Cleveland’s Trevor Bauer, Houston’s Collin McHugh, and Tampa Bay’s Jake Odorizzi won their salary arbitration cases Thursday, and Toronto’s Marcus Stroman and Minnesota’s Kyle Gibson lost. Decisions for all five pitchers had been held for a simultaneous announcement to prevent any of the cases from being affected by the rulings. Players have an 11-8 advantage over teams with three more cases possible. The 22 decisions would be the most since players went 14-10 in 1990.
McHugh and Odorizzi became the first players to win hearings in consecutive years since Minnesota pitcher Kyle Lohse in 2005 and ’06. Stroman lost after winning last winter.
Miami pitcher Dan Straily and Kansas City pitcher Brandon Maurer argued their cases Thursday, and Cincinnati second baseman Scooter Gennett awaits a hearing. Twenty-seven players swapped proposed salaries with their teams last month.
Bauer received a raise from $3.55 million to $6,525,000 from arbitrators Andrew Strongin, Steven Wolf and Robert Herzog, who heard the case on Feb. 8. The Indians offered $5.3 million.
A 27-year-old right-hander, Bauer was 17-9 with a 4.19 ERA in 31 starts and one relief appearance for the AL Central champions last season, when he made $3.55 million. He was just the third Cleveland player to go to a hearing since 1991. The Indians defeated pitchers Vinnie Pestano and Josh Tomlin four years ago.
McHugh was given a hike from $3.85 million to $5 million by Mark Burstein, Jeanne Wood and Allen Ponak, who listened to arguments Tuesday. The World Series champion Astros offered $4.55 million.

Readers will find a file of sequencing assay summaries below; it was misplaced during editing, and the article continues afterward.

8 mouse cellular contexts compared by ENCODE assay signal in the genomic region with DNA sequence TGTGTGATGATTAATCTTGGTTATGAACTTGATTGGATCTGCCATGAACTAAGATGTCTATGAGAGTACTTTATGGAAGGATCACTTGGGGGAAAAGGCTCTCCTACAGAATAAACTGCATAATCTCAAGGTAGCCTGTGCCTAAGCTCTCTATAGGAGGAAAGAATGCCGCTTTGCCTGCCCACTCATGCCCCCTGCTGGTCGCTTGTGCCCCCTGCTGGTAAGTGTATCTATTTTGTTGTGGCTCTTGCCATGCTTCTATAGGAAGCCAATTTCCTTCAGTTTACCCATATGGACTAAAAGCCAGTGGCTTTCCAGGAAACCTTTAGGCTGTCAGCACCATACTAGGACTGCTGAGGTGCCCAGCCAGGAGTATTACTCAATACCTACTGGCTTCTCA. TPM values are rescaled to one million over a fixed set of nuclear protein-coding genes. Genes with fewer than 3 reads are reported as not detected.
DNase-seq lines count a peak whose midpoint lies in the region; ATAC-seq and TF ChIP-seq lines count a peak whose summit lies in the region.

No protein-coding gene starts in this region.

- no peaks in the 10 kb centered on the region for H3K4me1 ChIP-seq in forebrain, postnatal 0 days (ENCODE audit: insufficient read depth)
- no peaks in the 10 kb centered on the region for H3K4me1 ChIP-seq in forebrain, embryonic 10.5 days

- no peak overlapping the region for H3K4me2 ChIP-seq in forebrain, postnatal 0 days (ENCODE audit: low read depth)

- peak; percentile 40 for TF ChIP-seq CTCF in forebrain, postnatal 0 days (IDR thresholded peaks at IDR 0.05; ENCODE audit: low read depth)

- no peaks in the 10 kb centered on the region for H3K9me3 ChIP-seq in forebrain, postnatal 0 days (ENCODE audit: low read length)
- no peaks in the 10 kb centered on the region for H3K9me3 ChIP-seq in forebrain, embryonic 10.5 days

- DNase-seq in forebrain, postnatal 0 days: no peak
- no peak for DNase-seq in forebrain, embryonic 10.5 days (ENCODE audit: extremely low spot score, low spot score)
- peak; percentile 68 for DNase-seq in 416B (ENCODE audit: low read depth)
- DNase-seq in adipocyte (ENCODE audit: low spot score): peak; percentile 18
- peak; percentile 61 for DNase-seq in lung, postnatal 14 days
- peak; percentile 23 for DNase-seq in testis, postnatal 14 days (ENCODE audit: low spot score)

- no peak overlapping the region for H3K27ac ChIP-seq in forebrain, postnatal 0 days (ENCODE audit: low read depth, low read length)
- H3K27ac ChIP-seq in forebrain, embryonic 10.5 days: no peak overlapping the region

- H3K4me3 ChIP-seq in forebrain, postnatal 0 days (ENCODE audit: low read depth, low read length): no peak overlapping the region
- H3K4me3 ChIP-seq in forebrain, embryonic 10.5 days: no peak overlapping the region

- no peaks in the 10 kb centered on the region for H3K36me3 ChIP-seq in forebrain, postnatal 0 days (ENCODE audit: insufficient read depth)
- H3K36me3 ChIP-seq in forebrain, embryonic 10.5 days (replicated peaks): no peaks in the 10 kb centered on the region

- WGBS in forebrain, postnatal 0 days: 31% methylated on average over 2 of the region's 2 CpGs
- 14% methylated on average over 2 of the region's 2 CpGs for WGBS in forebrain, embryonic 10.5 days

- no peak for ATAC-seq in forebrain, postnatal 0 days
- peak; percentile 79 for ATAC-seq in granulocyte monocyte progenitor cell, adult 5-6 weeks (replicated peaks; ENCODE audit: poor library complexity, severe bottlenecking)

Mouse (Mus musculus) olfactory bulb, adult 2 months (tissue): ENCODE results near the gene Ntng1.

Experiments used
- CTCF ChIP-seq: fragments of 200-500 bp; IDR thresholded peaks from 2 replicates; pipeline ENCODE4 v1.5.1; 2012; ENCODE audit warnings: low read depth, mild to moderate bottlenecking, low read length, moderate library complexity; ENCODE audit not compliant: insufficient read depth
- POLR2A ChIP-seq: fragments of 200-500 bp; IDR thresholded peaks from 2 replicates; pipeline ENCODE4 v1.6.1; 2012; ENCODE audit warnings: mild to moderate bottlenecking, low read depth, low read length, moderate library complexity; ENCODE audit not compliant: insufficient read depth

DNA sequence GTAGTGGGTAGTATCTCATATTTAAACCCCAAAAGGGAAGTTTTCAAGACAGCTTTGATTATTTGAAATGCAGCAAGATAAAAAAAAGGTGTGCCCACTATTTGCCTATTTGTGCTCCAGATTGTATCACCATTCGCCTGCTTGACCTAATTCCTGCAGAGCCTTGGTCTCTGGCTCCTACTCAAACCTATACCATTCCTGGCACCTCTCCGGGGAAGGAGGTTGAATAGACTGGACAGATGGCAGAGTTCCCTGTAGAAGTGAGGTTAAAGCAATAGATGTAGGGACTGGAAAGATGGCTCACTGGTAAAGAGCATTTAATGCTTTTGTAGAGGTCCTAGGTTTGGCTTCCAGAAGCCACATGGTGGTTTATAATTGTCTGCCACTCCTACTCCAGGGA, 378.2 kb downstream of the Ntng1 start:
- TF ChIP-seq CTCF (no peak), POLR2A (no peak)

McHugh heads to spring training projected as a sixth starter behind a rotation of Justin Verlander, Dallas Keuchel, Gerrit Cole, Lance McCullers Jr. and Charlie Morton. The Astros could decide to trade McHugh.
The 30-year-old right-hander was 5-2 with a 3.55 ERA in 12 starts last season. He was on the disabled list with tendinitis in his pitching shoulder until July 22.
Odorizzi got a raise from $4.1 million to $6.3 million instead of the Rays’ $6.05 million offer in a case argued Monday before Dennis Archer, Phillip LaPorte and Matt Goldberg. A right-hander who turns 28 next month, Odorizzi was 10-8 with a 4.14 ERA in 28 starts last year. He struck out 127, his lowest total in four full major league seasons, and walked a career-high 61.
Stroman received a lift from $3.4 million to $6.5 million instead of his $6.9 million request. Edna Francis, Elizabeth Neumeier and Gary Kendellan heard the case Monday.
Stroman went 13-9 with a 3.09 ERA in 2017. The 26-year-old right-hander struck out 164, two shy of his career high, and walked a career-worst 62 in 201 innings.
Gibson made $2.9 million last year and will get $4.2 million, $350,000 below his request, in a case argued Wednesday before Herzog, Neumeier and Kendellen. The 30-year-old right-hander was 12-10 with a 5.07 ERA last year, when he earned $2.9 million.
Straily, eligible for the first time, asked for a raise from $552,100 to $3.55 million from James Darby, Sylvia Skratek and Francis. The Marlins argued for $3,375,000. A 29-year-old right-hander, Straily was 10-9 with a 4.26 ERA in his first season after Miami acquired him from Cincinnati. He tied for the NL lead with 33 starts.
Maurer asked for a raise from $1.9 million to $3.5 million, and the Royals offered $2.95 million in a case heard by Goldberg, Dan Brent and Jeanne Wood. The 27-year-old right-hander was 3-6 with a 6.52 ERA in 68 relief appearances for San Diego and Kansas City, which acquired him on July 24.